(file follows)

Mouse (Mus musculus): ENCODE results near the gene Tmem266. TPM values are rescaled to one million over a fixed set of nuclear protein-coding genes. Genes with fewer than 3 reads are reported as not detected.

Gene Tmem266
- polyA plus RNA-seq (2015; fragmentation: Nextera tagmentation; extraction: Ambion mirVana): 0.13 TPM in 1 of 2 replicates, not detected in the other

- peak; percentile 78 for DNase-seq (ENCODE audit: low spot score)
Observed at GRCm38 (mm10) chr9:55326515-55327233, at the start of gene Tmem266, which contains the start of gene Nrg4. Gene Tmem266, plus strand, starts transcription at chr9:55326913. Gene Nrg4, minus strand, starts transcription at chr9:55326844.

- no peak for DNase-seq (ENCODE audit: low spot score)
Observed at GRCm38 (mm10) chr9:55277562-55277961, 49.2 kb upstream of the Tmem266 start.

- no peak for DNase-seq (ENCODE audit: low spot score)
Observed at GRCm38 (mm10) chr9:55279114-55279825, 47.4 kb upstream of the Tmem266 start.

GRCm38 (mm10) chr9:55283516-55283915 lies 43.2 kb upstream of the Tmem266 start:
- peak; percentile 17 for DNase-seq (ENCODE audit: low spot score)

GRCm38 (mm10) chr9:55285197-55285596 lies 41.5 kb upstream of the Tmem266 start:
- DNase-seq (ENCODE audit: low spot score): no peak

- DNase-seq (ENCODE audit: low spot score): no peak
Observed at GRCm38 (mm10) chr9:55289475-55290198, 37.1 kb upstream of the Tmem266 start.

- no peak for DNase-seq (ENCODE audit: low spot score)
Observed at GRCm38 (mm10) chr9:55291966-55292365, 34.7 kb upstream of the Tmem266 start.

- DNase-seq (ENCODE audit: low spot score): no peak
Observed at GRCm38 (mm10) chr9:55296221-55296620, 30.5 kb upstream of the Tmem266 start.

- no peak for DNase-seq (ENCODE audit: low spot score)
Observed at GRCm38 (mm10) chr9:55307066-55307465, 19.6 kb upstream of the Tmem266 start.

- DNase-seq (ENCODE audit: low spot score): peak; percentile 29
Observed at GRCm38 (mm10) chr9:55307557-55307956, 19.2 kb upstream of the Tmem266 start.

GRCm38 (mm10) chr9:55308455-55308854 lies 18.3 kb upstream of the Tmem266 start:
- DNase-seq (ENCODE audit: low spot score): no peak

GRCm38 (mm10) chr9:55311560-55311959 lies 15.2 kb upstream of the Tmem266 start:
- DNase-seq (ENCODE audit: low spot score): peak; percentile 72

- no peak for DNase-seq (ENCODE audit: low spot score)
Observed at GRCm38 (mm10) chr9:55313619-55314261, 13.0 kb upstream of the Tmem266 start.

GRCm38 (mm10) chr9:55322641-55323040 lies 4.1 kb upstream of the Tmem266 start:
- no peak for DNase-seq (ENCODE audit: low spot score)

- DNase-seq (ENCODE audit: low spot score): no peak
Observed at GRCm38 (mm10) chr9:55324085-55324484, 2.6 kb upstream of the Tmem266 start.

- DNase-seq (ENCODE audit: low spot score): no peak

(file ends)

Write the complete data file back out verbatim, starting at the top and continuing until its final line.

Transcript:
Mouse (Mus musculus): ENCODE results near the gene Tmem266. TPM values are rescaled to one million over a fixed set of nuclear protein-coding genes. Genes with fewer than 3 reads are reported as not detected.

Gene Tmem266
- polyA plus RNA-seq (2015; fragmentation: Nextera tagmentation; extraction: Ambion mirVana): 0.13 TPM in 1 of 2 replicates, not detected in the other

- peak; percentile 78 for DNase-seq (ENCODE audit: low spot score)
Observed at GRCm38 (mm10) chr9:55326515-55327233, at the start of gene Tmem266, which contains the start of gene Nrg4. Gene Tmem266, plus strand, starts transcription at chr9:55326913. Gene Nrg4, minus strand, starts transcription at chr9:55326844.

- no peak for DNase-seq (ENCODE audit: low spot score)
Observed at GRCm38 (mm10) chr9:55277562-55277961, 49.2 kb upstream of the Tmem266 start.

- no peak for DNase-seq (ENCODE audit: low spot score)
Observed at GRCm38 (mm10) chr9:55279114-55279825, 47.4 kb upstream of the Tmem266 start.

GRCm38 (mm10) chr9:55283516-55283915 lies 43.2 kb upstream of the Tmem266 start:
- peak; percentile 17 for DNase-seq (ENCODE audit: low spot score)

GRCm38 (mm10) chr9:55285197-55285596 lies 41.5 kb upstream of the Tmem266 start:
- DNase-seq (ENCODE audit: low spot score): no peak

- DNase-seq (ENCODE audit: low spot score): no peak
Observed at GRCm38 (mm10) chr9:55289475-55290198, 37.1 kb upstream of the Tmem266 start.

- no peak for DNase-seq (ENCODE audit: low spot score)
Observed at GRCm38 (mm10) chr9:55291966-55292365, 34.7 kb upstream of the Tmem266 start.

- DNase-seq (ENCODE audit: low spot score): no peak
Observed at GRCm38 (mm10) chr9:55296221-55296620, 30.5 kb upstream of the Tmem266 start.

- no peak for DNase-seq (ENCODE audit: low spot score)
Observed at GRCm38 (mm10) chr9:55307066-55307465, 19.6 kb upstream of the Tmem266 start.

- DNase-seq (ENCODE audit: low spot score): peak; percentile 29
Observed at GRCm38 (mm10) chr9:55307557-55307956, 19.2 kb upstream of the Tmem266 start.

GRCm38 (mm10) chr9:55308455-55308854 lies 18.3 kb upstream of the Tmem266 start:
- DNase-seq (ENCODE audit: low spot score): no peak

GRCm38 (mm10) chr9:55311560-55311959 lies 15.2 kb upstream of the Tmem266 start:
- DNase-seq (ENCODE audit: low spot score): peak; percentile 72

- no peak for DNase-seq (ENCODE audit: low spot score)
Observed at GRCm38 (mm10) chr9:55313619-55314261, 13.0 kb upstream of the Tmem266 start.

GRCm38 (mm10) chr9:55322641-55323040 lies 4.1 kb upstream of the Tmem266 start:
- no peak for DNase-seq (ENCODE audit: low spot score)

- DNase-seq (ENCODE audit: low spot score): no peak
Observed at GRCm38 (mm10) chr9:55324085-55324484, 2.6 kb upstream of the Tmem266 start.

- DNase-seq (ENCODE audit: low spot score): no peak